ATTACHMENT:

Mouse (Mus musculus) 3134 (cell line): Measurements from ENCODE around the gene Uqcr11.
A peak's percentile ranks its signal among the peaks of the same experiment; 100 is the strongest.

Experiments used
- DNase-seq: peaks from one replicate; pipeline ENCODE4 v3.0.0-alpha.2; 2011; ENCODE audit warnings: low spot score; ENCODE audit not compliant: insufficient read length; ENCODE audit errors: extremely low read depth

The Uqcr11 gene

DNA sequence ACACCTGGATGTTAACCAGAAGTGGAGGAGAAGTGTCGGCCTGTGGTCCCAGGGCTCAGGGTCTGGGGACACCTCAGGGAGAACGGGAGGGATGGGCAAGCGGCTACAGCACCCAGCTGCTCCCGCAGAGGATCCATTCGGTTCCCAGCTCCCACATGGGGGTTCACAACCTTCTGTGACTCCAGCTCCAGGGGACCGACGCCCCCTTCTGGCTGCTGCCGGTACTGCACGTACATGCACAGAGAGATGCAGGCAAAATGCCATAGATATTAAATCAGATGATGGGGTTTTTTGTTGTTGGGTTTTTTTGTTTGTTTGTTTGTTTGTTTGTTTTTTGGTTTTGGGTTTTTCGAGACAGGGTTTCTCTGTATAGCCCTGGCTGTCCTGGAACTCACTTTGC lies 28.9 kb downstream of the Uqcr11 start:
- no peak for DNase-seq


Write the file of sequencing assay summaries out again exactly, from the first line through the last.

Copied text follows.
Mouse (Mus musculus) 3134 (cell line): Measurements from ENCODE around the gene Uqcr11.
A peak's percentile ranks its signal among the peaks of the same experiment; 100 is the strongest.

Experiments used
- DNase-seq: peaks from one replicate; pipeline ENCODE4 v3.0.0-alpha.2; 2011; ENCODE audit warnings: low spot score; ENCODE audit not compliant: insufficient read length; ENCODE audit errors: extremely low read depth

The Uqcr11 gene

DNA sequence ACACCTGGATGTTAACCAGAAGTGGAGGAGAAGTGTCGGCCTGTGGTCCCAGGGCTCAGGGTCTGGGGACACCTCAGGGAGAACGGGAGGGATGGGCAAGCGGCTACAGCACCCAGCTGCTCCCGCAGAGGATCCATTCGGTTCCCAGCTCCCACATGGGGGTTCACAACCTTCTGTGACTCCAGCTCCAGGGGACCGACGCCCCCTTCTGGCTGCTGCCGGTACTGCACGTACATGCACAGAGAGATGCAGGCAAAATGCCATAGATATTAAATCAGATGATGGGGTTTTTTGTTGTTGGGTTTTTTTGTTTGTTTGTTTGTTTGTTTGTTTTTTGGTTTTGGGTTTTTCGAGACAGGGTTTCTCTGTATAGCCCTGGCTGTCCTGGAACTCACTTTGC lies 28.9 kb downstream of the Uqcr11 start:
- no peak for DNase-seq